After a successful stint at the just-concluded UCI Nations Cup, cyclist Nicholas Paul will be heading back to the UCI Training Centre this week where he will continue his preparations ahead of the World Championships in France next month.
The event will take place at the Velodrome Couvert Regional Jean-Stablinski in Roubaix, France. It was originally scheduled to be held in Ashgabat, Turkmenistan.
Paul shook off an unfortunate spell at the Tokyo, Japan Olympic Games in July/August, to blossom at the Nations Cup, claiming a triple gold medal in the Kilometre Time Trial, the keirin event and the much-fancied match-sprint.
Speaking to Guardian Media Sports on Monday, a humble Paul, said he was grateful to the Almighty God, without whom his achievements could not be possible. " It's always a pleasure to win gold and see your hard work pay off, so coming here to Cali, Colombia was another event. I came and I executed, so I was happy with my performance. It's all a step-by-step process. I think that I ticked certain boxes that I needed to clean up from the Olympics and other stuff that I learnt."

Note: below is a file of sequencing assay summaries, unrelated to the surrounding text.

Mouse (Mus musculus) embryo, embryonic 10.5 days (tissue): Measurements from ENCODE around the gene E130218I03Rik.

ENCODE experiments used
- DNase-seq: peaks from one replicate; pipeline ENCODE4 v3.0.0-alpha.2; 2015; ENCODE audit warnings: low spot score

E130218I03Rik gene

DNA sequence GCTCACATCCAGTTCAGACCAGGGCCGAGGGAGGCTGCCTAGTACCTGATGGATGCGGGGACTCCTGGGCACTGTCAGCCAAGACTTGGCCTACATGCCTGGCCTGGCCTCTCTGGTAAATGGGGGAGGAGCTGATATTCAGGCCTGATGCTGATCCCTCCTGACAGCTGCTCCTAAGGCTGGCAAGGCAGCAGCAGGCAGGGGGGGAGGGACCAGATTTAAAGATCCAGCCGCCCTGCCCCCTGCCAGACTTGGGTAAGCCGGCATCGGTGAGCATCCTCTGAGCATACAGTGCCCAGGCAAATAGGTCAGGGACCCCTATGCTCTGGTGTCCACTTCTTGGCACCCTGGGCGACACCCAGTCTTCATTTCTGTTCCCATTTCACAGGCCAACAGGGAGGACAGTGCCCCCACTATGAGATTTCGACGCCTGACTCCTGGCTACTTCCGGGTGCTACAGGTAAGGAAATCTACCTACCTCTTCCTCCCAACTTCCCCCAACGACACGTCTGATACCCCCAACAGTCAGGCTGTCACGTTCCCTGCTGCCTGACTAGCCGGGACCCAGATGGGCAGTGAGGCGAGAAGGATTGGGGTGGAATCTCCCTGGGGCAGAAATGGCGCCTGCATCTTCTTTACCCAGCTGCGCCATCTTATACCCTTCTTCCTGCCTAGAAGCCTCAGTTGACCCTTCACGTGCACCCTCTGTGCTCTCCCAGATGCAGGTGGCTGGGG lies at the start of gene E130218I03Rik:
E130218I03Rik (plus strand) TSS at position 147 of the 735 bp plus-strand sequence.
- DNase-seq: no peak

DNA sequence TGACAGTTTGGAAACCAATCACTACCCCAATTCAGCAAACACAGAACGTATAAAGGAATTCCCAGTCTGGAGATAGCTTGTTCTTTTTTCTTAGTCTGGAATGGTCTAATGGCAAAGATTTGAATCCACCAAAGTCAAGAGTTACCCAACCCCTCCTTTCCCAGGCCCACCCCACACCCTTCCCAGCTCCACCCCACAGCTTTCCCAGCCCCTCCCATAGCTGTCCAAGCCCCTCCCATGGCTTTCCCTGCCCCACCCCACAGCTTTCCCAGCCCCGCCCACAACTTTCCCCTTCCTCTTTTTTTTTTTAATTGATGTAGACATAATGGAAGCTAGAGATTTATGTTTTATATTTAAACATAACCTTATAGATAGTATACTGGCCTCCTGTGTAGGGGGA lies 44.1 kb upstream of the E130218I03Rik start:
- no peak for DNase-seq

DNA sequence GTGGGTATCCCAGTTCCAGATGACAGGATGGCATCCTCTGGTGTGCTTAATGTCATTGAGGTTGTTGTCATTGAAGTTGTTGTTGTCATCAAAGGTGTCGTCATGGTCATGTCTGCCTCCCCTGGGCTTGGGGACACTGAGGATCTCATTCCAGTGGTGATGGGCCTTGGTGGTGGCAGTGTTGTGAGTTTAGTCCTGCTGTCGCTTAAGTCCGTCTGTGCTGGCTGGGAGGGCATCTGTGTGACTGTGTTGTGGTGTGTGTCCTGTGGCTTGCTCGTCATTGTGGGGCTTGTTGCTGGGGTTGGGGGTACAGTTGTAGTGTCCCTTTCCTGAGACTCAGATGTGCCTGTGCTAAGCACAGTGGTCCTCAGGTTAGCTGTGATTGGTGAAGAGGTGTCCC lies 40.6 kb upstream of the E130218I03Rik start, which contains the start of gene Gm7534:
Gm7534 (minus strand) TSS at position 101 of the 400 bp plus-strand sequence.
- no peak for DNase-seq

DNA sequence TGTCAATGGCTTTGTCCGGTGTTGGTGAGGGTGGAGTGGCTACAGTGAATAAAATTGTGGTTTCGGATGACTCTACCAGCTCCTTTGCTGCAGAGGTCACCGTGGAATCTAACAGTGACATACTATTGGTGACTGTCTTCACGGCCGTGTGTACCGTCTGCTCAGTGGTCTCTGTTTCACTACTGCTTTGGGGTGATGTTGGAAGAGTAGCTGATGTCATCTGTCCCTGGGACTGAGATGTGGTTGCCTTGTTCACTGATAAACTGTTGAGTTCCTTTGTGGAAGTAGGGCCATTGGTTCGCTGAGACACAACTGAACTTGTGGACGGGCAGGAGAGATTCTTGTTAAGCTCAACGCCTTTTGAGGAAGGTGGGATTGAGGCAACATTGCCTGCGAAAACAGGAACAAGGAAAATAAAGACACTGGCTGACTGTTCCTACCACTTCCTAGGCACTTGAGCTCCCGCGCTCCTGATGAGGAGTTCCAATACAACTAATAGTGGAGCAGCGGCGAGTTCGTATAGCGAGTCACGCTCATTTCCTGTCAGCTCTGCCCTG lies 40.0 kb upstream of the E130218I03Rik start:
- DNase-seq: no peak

Paul, 22, who has set on focus on the Paris 2024 Olympic Games, progress has been a welcome one to add to the multi-talented Njisane Phillip, who will return to the T&T team soon. Paul is currently the world record holder in the flying 200 metres which he set in 2019 with a lightning-quick time of 9.100 seconds.
At the Olympic Games, he also forced the world to recognise his God-given talent by qualifying for the quarterfinals of both the match sprint and keirin events, and was also a qualifier for the semifinal of the keirin.
For Paul though, his accomplishments at the just concluded meet was not an easy one: "It was a bit hard because I had some rest period after the Olympics and it was just about a week of training to come into this meet, so it was a bit hard and challenging, but I still came away with the victory, so I am proud of myself. Every competition is of a high level because you could never know what could happen, you can never know what stage of the programme your opponents are at, so yes, every competition is another challenge," said Paul.